Maui now hawai‘i volcano eruption update fuming, rumbling precedes large quake electricity usage calculator kwh


The Kīlauea eruption continues on Hawaiʻi Island with several new fissures reported over the last 24 hours. The new lava outbreaks resulted in “ copious amounts” of sulfur dioxide gas steaming from cracks and fountains of lava rising 100 feet in the air at some locations.

Fissure 2 commenced in the early morning hours on Friday on Kīlauea Volcano’s lower East Rift Zone on Makamae and Leilani Streets. The outbreak began as a small area of spattering in a residential driveway and became more vigorous, with lava thrown over neighborhood power lines.

By 6 a.m., steaming cracks preceded a new fissure on Kaupili Street. The US Geological Survey reported “fuming” and “rumbling” sounds that increased with “large bubble bursts” reported at the location. This fissure spread lava on the road measured at approximately 2 yards thick.

These events preceded a large 6.9 earthquake on the south Flank of the Kīlauea volcano that sent a column of red ash into the air, and resulted in severe shaking near the epicenter. Scientists with the Hawaiian Volcano Observatory say the quake was the strongest quake in Hawaiʻi in more than 40 years, since 1975. It was centered about 10 miles SW of Leilani Estates and was felt as far away as the Island of Kauaʻi. The mainshock was preceded by a strong magnitude-5.4 earthquake approximately one hour prior.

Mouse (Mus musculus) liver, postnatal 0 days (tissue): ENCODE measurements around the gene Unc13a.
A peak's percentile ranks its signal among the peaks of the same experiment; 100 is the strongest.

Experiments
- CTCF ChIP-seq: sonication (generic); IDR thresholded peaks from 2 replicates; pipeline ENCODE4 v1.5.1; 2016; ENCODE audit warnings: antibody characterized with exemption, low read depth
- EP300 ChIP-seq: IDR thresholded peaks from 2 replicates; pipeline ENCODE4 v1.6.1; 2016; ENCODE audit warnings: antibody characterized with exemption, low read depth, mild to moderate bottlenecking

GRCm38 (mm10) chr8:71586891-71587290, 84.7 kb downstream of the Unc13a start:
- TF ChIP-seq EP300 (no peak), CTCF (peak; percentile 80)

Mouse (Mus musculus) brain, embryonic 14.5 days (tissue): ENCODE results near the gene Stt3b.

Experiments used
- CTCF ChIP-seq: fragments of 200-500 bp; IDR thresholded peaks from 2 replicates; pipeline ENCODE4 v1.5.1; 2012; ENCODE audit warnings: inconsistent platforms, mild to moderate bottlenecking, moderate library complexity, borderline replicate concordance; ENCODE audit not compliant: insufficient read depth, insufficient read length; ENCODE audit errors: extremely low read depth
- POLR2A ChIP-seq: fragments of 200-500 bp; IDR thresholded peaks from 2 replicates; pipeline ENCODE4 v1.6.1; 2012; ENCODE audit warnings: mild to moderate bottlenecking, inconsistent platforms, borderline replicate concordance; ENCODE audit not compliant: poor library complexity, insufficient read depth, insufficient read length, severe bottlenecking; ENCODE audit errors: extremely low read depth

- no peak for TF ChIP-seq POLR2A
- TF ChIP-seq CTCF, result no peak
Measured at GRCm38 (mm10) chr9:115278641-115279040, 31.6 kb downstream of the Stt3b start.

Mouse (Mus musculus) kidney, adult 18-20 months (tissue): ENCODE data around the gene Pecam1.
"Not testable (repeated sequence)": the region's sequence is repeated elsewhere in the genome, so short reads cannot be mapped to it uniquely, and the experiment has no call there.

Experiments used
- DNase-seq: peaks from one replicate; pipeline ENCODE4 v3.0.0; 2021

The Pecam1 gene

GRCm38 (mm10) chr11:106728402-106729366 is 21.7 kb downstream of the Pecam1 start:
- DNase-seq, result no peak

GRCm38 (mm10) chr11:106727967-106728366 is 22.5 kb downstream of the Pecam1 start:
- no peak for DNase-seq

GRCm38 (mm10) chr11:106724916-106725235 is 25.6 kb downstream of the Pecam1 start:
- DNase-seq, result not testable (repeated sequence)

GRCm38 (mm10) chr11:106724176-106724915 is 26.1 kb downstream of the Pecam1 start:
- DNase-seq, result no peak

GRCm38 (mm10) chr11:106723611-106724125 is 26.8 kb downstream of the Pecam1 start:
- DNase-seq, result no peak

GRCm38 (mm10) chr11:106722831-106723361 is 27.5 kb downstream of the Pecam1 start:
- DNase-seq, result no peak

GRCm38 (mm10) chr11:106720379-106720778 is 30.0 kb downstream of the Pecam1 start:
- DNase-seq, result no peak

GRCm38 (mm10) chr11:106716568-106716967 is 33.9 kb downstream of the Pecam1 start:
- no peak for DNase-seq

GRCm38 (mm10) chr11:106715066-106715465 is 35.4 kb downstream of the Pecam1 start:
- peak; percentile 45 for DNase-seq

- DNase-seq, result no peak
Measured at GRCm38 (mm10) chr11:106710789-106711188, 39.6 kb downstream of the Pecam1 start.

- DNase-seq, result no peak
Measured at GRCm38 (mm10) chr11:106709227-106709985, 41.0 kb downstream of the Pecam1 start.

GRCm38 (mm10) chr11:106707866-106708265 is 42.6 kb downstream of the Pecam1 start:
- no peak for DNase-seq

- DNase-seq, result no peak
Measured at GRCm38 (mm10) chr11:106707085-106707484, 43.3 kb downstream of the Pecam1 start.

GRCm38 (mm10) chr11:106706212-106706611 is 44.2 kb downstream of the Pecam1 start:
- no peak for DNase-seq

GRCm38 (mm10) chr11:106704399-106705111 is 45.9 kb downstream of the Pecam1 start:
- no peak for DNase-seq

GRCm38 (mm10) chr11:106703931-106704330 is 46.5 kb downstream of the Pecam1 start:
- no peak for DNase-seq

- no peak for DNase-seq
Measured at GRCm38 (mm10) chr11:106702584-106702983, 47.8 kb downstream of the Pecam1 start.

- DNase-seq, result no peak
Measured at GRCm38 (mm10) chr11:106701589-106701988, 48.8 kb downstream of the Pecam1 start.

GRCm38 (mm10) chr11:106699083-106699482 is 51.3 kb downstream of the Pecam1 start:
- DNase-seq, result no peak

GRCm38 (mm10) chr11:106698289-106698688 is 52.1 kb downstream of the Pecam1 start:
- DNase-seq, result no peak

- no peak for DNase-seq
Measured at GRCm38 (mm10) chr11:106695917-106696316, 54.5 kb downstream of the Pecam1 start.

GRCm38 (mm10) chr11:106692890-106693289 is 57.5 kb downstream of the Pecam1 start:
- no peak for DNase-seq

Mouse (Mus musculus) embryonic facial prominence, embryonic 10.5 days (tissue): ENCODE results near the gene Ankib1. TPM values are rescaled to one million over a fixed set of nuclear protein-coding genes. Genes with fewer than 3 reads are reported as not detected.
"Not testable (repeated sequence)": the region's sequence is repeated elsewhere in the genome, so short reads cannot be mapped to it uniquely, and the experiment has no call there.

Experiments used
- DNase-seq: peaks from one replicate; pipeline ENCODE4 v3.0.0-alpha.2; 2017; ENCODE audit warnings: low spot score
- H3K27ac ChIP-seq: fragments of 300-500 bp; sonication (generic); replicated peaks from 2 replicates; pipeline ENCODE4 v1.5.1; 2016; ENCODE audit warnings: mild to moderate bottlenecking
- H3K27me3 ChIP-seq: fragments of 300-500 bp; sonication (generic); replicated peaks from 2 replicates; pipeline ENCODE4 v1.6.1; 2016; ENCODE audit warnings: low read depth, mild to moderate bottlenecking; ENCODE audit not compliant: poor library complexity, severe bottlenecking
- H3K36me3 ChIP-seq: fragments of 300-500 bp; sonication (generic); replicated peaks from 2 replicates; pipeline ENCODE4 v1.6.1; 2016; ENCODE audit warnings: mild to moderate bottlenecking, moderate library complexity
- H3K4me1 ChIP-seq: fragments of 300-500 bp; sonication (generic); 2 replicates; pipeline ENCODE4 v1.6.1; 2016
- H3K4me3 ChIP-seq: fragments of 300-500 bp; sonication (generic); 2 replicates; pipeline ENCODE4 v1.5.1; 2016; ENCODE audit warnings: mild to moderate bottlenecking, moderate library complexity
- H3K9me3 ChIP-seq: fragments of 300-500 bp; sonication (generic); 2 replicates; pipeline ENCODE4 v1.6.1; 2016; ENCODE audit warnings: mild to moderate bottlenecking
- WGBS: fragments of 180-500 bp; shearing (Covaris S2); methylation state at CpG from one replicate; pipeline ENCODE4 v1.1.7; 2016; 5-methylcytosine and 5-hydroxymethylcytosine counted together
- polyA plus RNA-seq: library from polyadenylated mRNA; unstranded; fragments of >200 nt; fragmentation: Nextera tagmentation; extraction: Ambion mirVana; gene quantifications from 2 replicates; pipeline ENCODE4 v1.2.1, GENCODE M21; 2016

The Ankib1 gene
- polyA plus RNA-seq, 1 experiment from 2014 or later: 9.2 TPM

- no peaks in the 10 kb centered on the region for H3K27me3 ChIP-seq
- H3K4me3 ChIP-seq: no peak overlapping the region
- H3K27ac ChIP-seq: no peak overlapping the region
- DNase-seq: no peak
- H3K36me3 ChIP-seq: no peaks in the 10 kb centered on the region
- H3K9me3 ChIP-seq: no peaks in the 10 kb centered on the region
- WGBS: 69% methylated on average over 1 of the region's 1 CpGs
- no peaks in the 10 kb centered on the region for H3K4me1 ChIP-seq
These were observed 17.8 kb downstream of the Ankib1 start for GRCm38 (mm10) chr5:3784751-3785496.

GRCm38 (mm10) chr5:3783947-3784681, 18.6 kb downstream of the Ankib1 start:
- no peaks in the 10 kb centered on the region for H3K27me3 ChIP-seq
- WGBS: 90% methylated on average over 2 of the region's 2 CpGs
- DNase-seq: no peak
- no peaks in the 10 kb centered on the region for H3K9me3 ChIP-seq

The Maui Emergency Managment Agency advises that, locally generated tsunami’s will have a very short travel time and staff may not be able to sound sirens or send messages prior to impact. If you feel an earthquake strong enough that you have difficulty standing, the agency advises that you move away from the coastlines and get to higher ground. An interactive map of tsunami inundation zones is available at

Officials with the Hawai ʻi Emergency Management Agency say the recent activity in the area of Leilani Estates has resulted in dangerously high concentrations of sulfur dioxide, a gas that is a strong respiratory system Irritant and can cause serious eye, nose, and skin irritations, coughing, shortness of breath, or other effects. The agency released the following information relating to sulfur dioxide and vog:

Vog (a local term for volcanic emissions from eruptions) is a hazy mixture of SO 2 gas and aerosols, which are primarily composed of sulfuric acid droplets and other sulfate (SO 4) compounds. Aerosols are created when SO 2 and other volcanic gases combine in the atmosphere and interact chemically with oxygen, moisture, dust, and sunlight over periods of minutes to days.

SO 2 presents particularly serious threats to the health of individuals with asthma or other respiratory conditions, people with cardiovascular disease, seniors, infants and children, and new and expectant mothers, but healthy people may experience symptoms as well. It is of particular concern in the current situation because the fissures are in inhabited areas; more SO 2 is found in volcanic gasses closer to their source.

The Interagency Vog Dashboard offers more information on sulfur dioxide and other volcanic emission concerns, and serves as one location where you can access a wide range of available information regarding volcanic emissions (vog). It is available at: